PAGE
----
In the Ted Talk below, Jia Jiang talks about his experiences as a child that damaged his confidence. As an adult, he decided to overcome his fears by accepting rejection for 100 days in a row. He literally set out intending to get rejected. Over time he learned not only that rejection isn’t as scary as he thought. But he also learned that sometimes you’ll be surprised by what you can get if you put yourself out there. What could you do if you weren’t afraid of asking?
3. Feel the Burn
Another side effect of exercise is that sometimes you get sore. And, I know it’s counterintuitive, but the best way to get rid of that pain, is to work through it. What else are you going to do, give up? That isn’t going to get you any results at all. Only by working through the soreness will you be able to keep seeing growth.
Confidence is like that, too. The only way to lose completely is to give up. And to get better, you have had to work through some painful stuff. Putting yourself out there will result in rejection and pain sometimes. But even if it hurts, that pain will help you be better prepared for next time.
Lizzie Velasquez has had to work through her own confidence issues. In the Ted Talk below, she talks about finding out that millions of people considered her the ugliest woman alive. She could have given into that pain. Instead, she faced it and worked through it to become the college graduate and motivational speaker that she is today. What could you do with that kind of confidence?
4. Take Care of Yourself
Sometimes, when you workout you get injured. If that happens you use first aid to care for the injury so that it heals as quickly and as well as possible. If you don’t, the injury might get worse, and could make it so that you can’t do anything at all.
Mental health is as important as physical health, but we don’t pay as much attention to it. In the same way as a physical injury, a mental injury can leave scars. And, if you have an injury to your confidence, you need to properly treat it so that it can heal. If you don’t, there might be lasting damage.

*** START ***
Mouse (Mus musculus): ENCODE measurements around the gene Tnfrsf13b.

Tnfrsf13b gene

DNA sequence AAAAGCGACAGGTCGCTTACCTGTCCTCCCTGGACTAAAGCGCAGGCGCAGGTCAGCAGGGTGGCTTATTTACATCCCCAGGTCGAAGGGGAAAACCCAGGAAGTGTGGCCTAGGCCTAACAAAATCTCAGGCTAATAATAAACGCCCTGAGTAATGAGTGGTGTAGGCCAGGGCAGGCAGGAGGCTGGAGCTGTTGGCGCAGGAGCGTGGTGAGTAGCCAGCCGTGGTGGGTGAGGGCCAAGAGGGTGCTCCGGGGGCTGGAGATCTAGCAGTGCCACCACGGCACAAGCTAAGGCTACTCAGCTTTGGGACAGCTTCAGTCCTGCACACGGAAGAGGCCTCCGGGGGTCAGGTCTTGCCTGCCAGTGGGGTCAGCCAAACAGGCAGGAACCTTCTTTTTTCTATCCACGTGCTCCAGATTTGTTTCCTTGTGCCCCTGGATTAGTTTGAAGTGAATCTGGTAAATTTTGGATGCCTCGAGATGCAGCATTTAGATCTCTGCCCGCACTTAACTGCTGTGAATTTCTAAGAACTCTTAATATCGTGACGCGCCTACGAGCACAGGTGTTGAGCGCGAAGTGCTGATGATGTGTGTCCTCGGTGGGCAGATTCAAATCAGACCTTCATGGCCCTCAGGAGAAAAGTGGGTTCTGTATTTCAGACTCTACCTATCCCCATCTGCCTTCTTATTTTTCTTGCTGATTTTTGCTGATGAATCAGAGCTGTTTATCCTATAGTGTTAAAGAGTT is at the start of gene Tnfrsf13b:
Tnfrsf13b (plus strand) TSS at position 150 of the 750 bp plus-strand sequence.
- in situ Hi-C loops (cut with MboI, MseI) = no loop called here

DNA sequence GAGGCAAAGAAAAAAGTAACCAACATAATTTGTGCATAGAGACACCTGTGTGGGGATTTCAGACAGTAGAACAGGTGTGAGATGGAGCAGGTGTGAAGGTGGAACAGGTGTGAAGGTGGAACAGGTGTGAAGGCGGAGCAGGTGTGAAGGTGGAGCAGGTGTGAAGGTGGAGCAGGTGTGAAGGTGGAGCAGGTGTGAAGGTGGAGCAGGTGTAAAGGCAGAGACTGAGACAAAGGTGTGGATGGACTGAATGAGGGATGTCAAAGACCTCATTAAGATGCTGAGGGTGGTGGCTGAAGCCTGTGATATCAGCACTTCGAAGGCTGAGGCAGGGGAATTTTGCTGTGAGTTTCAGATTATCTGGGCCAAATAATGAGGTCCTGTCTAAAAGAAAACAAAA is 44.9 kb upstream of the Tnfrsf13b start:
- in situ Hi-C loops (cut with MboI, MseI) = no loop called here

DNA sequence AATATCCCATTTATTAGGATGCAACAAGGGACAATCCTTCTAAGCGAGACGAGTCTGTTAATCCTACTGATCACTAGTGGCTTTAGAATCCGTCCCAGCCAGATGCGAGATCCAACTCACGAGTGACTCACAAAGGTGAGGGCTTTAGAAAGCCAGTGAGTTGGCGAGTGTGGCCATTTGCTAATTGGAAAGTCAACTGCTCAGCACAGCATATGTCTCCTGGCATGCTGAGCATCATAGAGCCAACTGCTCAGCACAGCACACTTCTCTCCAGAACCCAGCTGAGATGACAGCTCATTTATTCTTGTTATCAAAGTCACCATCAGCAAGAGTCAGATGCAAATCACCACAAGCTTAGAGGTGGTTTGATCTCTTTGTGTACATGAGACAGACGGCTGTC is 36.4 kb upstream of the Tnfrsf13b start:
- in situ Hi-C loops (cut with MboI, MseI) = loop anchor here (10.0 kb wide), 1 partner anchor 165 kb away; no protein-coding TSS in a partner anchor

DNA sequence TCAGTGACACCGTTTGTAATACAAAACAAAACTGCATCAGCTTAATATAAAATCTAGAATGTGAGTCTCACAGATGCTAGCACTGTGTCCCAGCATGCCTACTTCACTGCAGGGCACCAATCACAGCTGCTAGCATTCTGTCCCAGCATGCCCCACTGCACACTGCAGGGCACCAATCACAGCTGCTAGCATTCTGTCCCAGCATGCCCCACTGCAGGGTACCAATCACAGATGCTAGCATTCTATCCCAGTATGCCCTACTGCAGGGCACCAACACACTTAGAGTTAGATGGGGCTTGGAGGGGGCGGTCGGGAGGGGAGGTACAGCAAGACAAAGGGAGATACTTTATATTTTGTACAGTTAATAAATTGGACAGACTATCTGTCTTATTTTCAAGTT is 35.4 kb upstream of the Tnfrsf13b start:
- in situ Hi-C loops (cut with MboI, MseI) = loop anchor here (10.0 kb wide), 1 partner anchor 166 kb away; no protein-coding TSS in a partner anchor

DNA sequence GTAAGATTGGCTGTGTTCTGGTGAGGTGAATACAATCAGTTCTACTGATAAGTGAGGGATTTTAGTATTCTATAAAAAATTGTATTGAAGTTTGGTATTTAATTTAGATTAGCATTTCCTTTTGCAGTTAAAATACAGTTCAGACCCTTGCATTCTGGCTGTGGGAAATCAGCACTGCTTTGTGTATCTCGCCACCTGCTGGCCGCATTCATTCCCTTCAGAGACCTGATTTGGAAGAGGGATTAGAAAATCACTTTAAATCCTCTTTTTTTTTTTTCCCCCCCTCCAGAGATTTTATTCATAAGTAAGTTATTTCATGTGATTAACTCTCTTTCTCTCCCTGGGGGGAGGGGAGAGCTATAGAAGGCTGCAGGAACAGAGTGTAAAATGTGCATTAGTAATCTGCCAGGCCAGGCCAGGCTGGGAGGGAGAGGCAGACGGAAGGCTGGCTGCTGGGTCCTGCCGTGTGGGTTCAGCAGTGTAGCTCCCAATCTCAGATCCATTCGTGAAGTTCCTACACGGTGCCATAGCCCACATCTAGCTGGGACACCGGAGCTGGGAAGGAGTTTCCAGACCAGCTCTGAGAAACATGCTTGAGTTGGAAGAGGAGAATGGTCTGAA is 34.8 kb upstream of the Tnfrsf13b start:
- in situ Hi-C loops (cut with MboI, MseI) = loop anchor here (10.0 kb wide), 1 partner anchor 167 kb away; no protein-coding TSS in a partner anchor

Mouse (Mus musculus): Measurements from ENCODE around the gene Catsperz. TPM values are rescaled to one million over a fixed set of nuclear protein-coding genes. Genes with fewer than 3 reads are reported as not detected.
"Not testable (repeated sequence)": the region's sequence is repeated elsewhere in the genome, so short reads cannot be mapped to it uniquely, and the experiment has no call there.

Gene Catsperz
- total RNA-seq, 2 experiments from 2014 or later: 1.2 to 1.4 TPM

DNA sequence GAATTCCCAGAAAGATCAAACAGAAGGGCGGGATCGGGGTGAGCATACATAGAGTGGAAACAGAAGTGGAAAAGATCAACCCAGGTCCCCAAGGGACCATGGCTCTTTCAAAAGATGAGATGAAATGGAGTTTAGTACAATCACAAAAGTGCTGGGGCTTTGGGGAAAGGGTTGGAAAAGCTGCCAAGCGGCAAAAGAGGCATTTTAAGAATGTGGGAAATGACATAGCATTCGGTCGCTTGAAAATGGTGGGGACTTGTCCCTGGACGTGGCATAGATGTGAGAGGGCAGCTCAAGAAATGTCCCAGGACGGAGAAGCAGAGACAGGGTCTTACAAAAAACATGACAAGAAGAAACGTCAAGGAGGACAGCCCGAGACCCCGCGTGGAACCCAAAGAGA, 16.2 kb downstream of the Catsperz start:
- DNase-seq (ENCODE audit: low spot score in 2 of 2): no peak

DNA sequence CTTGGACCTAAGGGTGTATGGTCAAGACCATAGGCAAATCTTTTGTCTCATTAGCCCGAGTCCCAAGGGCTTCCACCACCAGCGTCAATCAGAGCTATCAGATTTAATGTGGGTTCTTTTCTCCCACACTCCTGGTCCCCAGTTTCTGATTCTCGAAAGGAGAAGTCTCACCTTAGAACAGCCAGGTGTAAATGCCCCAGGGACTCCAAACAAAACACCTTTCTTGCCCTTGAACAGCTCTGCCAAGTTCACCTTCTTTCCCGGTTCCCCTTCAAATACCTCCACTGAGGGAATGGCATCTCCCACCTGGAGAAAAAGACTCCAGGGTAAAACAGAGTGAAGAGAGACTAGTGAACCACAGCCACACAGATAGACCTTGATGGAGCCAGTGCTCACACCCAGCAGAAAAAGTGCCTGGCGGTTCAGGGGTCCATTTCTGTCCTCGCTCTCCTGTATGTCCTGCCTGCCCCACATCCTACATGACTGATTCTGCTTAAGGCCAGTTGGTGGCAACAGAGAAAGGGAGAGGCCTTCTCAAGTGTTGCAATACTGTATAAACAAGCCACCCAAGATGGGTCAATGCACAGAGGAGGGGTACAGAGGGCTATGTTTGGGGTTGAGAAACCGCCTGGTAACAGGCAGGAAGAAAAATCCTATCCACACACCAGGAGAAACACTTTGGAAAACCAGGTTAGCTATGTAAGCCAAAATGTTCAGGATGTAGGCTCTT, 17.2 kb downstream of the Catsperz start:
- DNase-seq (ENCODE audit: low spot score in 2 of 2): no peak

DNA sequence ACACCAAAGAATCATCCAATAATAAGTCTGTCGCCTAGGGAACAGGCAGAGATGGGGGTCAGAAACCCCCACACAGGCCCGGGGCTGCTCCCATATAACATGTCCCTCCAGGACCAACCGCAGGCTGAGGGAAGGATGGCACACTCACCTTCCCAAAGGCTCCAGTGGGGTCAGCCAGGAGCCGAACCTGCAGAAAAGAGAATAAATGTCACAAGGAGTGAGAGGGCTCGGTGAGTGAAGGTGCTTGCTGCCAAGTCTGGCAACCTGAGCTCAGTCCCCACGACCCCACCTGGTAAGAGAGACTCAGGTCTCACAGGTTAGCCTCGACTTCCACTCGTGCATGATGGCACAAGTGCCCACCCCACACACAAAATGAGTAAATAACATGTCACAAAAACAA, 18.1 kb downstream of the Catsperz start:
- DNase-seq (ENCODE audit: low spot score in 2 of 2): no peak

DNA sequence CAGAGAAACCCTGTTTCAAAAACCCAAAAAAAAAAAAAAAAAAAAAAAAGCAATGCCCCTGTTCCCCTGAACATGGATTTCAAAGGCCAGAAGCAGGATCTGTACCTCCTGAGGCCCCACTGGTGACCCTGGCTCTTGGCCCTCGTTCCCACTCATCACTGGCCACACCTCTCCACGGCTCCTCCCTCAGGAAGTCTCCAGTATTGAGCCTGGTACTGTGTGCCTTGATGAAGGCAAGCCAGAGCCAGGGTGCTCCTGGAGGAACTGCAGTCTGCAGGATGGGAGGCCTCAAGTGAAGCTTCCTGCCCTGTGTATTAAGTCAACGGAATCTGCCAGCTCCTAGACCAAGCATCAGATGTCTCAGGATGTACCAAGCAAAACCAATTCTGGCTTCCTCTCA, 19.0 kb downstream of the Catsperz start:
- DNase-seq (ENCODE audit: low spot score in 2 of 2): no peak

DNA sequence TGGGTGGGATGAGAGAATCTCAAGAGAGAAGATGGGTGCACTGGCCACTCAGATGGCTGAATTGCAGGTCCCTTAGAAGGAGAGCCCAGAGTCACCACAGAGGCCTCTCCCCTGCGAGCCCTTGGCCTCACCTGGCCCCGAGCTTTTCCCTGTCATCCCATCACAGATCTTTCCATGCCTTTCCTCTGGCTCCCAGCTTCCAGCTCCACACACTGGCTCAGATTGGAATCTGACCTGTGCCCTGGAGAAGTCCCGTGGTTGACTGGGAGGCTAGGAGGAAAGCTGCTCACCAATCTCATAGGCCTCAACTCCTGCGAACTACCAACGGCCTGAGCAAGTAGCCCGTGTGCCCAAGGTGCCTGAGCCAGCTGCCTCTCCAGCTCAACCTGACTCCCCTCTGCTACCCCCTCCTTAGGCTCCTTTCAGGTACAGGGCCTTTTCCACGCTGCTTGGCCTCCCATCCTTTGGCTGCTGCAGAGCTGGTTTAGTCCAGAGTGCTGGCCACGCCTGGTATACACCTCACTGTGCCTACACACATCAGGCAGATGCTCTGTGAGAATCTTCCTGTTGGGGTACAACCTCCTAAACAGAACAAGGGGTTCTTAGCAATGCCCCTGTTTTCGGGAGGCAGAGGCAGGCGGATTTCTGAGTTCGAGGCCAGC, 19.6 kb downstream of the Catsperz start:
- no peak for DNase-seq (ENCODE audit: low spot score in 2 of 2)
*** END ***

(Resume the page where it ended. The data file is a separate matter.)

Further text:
I’m sure both Lizzie and Jia above had to do some first aid for their confidence. In this Ted Talk psychologist (not a real) Dr. Guy Winch talks about the importance of doing that mental health first aid. If you don’t treat yourself with kindness and care, your injuries will never heal. How much could you grow if you took care of yourself?
Like any other muscle, you have to exercise your confidence in order for it to get stronger. If you don’t, it isn’t going to get any better on its own. And, it’ll likely get worse if you aren’t paying attention to it.
There are some things that you need to keep in mind if you want to work on your confidence, though. If you focus on your strengths, you’ll get better faster. You’ll need to push yourself and work through the pain to get stronger. And, if you get hurt you’ll need to take care of yourself.
Yes, there are some risks, and yes there will be some pain. You might fail, and you might make a fool of yourself. But you’ll only ever get past that fear by pushing through the ache. But, I promise it won’t kill you. Fear won’t kill you. Never getting over your fear will.